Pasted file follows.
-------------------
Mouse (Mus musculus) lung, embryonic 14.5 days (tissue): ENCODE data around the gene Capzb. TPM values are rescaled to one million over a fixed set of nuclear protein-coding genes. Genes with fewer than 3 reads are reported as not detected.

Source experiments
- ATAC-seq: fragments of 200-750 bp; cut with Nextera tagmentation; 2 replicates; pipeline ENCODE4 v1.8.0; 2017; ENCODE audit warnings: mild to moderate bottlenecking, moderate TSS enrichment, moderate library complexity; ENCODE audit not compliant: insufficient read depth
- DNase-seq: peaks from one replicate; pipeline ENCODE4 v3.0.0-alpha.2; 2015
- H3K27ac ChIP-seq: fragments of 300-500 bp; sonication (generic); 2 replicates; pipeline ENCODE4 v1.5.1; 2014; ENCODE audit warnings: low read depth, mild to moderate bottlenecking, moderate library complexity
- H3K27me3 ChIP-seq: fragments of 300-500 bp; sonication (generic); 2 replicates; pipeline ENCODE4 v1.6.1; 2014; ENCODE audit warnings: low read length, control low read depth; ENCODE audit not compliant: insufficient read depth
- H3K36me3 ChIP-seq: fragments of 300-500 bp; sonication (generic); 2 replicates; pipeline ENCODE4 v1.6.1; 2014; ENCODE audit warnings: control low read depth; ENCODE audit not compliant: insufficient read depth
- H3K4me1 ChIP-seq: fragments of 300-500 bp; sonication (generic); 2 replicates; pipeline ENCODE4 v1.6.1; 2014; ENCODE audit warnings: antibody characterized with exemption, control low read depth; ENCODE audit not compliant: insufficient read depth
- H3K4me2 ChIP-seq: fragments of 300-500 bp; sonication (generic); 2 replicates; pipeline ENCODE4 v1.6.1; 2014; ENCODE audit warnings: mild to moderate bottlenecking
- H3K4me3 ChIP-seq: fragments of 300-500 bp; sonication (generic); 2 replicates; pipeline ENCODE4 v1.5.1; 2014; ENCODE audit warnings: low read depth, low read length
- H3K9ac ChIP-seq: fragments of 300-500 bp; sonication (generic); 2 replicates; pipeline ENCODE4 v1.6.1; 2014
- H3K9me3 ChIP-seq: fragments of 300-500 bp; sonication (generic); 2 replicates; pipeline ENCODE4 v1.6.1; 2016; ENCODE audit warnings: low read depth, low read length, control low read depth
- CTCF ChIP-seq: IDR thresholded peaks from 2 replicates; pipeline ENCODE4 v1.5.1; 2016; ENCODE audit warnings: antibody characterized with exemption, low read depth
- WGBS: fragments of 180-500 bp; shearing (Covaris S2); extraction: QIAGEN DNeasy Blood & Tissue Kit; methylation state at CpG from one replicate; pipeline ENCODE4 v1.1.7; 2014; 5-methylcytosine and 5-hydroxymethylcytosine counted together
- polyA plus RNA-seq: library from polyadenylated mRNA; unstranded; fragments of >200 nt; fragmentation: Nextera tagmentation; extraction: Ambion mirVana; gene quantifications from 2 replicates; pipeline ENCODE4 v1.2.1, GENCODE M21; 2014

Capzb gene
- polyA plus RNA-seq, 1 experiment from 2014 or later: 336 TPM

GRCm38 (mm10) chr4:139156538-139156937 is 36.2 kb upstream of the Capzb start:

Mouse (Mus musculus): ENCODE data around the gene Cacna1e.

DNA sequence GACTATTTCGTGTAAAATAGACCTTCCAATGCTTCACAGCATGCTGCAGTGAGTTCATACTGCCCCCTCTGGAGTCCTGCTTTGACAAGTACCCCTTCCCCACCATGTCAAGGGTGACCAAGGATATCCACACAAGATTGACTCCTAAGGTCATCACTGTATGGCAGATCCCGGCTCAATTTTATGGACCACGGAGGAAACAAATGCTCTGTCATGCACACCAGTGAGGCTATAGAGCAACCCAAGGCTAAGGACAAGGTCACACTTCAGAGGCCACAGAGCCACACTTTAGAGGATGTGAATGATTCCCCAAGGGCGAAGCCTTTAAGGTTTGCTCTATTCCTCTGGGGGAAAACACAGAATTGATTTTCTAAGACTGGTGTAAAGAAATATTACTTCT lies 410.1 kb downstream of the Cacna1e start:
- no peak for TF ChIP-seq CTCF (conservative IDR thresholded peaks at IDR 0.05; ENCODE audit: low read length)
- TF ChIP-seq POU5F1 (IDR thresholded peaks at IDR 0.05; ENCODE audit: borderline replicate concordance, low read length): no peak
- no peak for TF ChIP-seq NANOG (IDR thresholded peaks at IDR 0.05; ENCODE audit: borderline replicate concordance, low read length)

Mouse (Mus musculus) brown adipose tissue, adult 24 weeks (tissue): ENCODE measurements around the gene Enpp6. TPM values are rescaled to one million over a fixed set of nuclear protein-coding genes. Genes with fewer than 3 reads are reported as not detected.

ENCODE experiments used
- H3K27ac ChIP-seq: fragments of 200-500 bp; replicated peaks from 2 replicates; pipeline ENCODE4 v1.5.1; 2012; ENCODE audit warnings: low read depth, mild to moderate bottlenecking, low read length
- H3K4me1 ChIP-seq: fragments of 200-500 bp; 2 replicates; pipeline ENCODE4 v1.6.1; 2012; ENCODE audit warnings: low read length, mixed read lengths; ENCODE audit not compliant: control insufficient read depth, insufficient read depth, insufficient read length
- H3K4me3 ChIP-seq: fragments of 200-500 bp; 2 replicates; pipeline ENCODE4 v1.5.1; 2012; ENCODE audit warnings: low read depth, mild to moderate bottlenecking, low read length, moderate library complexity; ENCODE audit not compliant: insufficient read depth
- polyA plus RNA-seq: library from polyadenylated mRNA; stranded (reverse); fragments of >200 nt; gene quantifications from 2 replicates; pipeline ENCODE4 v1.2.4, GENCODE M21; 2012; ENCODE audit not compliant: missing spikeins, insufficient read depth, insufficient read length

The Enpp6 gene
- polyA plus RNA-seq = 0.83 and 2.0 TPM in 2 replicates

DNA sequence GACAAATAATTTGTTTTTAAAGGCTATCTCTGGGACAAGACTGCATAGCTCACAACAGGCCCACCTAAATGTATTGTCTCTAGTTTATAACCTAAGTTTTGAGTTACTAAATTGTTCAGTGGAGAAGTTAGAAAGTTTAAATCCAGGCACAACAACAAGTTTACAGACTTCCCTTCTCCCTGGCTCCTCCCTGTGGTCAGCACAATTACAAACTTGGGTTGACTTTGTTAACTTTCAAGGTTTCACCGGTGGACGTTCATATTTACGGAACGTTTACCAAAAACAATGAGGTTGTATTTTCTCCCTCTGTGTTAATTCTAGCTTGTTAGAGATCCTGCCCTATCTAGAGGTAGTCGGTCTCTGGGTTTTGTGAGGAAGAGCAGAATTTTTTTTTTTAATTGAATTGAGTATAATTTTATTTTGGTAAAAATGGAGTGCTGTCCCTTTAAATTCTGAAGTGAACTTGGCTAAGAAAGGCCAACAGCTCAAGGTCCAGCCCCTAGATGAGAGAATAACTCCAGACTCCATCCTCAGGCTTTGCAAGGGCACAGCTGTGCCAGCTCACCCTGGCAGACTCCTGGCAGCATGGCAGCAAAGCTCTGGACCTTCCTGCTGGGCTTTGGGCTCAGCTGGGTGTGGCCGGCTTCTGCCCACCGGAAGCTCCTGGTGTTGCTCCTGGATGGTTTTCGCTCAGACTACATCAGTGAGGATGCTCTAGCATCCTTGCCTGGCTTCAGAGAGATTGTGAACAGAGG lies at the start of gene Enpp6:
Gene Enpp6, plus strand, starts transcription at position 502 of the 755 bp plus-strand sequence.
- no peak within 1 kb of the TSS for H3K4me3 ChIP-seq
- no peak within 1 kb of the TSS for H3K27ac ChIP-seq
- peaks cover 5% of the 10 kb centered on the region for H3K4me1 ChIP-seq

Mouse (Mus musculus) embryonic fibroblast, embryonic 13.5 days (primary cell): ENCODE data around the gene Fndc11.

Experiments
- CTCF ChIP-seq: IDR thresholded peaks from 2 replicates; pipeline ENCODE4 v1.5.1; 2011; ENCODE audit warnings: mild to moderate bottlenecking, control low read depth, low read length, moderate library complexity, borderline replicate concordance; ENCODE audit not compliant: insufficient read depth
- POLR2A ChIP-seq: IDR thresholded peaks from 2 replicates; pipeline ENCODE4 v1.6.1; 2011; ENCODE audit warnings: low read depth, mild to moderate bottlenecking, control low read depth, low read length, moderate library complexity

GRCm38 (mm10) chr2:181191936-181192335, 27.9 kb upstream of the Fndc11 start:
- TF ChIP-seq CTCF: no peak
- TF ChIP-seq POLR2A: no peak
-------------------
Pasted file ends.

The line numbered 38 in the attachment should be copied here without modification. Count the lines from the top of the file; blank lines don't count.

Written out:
Experiments